Also the new EU Clinical Trials Regulation No. 536/2014 clearly shows a trend away from a “one size fits all” strategy for the planning and performing of a clinical trial: by introducing the “low intervention trial” category, the regulation diverges from a standardized procedure for all clinical trials.
This new approach takes into account that the risk profile and practical requirements of a first-in-man study significantly differ from those of a phase IV trial with an authorized drug.
Similarly, the regulation describes that the extent and type of actions regarding e.g. adverse event reporting (article 41), handling of investigational drugs (article 51), monitoring (article 48) und trial master file (article 57) should be tailored towards the particularities of the trial.
In its consultation document “Risk proportionate approaches in clinical trials” which was open for consultation until the 31st of August 2016, the EMA Expert Group gives advice on the implementation of the Clinical Trials Regulation No. 536/2014. Among other things, the paper gives examples on how a risk-based approach can be applied for “low intervention” trials with respect to the above mentioned areas of clinical research.
Most importantly, the risk-based quality management approach will also be incorporated within the “bible of clinical research”, i.e. in an addendum to the ICH Guideline for Good Clinical Practice (ICH-GCP). The draft version of the revised ICH-GCP Guideline has already completed the public consultation process. However, according to this years’ EUCROF Conference on Clinical Research, the final version of the guideline which was originally planned for November 2016 may take as long as mid-2017.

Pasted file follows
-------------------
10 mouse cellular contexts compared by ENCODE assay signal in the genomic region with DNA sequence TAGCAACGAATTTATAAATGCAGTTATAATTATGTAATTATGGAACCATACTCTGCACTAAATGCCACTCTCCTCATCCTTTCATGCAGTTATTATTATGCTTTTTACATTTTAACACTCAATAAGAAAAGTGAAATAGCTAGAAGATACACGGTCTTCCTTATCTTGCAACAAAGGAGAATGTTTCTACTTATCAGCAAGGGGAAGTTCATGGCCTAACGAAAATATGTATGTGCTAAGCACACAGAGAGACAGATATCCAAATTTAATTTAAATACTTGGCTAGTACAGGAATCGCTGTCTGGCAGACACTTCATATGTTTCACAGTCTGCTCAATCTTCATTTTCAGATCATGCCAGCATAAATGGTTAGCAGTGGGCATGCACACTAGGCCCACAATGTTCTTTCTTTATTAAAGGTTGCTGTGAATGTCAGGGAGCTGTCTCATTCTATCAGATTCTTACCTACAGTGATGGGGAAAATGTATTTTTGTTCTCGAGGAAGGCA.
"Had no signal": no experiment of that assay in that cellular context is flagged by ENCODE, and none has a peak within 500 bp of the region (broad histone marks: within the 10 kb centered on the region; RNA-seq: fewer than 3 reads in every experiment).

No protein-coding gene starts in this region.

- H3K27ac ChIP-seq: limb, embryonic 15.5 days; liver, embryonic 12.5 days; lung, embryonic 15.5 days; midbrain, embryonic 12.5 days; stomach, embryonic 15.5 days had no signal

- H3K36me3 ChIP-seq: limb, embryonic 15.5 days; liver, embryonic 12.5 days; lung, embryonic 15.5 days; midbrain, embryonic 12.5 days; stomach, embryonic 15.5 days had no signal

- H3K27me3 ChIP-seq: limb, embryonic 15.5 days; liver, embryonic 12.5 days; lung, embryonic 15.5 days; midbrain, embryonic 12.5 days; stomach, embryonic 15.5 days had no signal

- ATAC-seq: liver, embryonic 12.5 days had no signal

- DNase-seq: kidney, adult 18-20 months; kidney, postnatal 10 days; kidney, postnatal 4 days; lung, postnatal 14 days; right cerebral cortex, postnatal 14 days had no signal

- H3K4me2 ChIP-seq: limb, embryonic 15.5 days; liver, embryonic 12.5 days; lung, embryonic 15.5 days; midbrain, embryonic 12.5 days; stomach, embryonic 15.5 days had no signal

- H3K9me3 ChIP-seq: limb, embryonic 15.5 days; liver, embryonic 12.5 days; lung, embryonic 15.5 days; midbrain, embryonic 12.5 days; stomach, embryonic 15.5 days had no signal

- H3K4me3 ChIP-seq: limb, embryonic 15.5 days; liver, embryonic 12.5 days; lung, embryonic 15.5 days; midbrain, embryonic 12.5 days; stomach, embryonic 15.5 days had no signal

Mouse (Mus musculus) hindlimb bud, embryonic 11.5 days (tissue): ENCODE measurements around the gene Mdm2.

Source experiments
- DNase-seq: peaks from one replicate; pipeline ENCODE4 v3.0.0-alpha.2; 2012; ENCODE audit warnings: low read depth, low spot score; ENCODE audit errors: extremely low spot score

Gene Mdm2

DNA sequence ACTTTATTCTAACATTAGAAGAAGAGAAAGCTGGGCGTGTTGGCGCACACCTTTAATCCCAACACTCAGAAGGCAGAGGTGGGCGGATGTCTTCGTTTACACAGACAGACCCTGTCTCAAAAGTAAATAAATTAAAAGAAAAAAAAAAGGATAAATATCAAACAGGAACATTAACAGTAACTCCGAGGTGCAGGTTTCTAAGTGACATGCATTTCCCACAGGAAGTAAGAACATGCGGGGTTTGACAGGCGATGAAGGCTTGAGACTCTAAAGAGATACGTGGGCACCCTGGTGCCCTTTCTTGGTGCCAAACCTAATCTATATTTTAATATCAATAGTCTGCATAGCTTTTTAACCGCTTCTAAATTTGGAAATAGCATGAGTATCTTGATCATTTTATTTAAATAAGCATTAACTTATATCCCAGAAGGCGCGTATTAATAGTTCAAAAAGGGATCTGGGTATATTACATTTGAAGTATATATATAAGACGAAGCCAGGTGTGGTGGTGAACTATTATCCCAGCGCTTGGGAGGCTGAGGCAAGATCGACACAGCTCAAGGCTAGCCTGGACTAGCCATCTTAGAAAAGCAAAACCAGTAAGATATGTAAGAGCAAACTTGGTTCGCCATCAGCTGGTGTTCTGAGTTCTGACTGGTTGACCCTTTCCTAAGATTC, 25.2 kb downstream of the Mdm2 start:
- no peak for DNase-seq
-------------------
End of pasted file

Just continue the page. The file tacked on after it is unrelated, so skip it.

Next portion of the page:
The addendum takes the subject risk management to the next level, and keep in mind that both, by the “old” (current) legislation (AMG §40(1)) and by the new Clinical Trials Regulation (article 47) the principles of Good Clinical Practices of ICH are legally binding. Thus, the implementation of a risk-based quality management for a clinical trial no longer remains within the judgement of the sponsor but actually becomes a legal obligation.
Even more: the final clinical study report in future has to include a description of the performed risk assessment and quality management approach as well as a description of important deviations from the predefined quality standards. And, last but not least, auditors and inspectors – who base their valuation mainly on ICH-GCP guidelines – will also take this aspect into account for their judgement.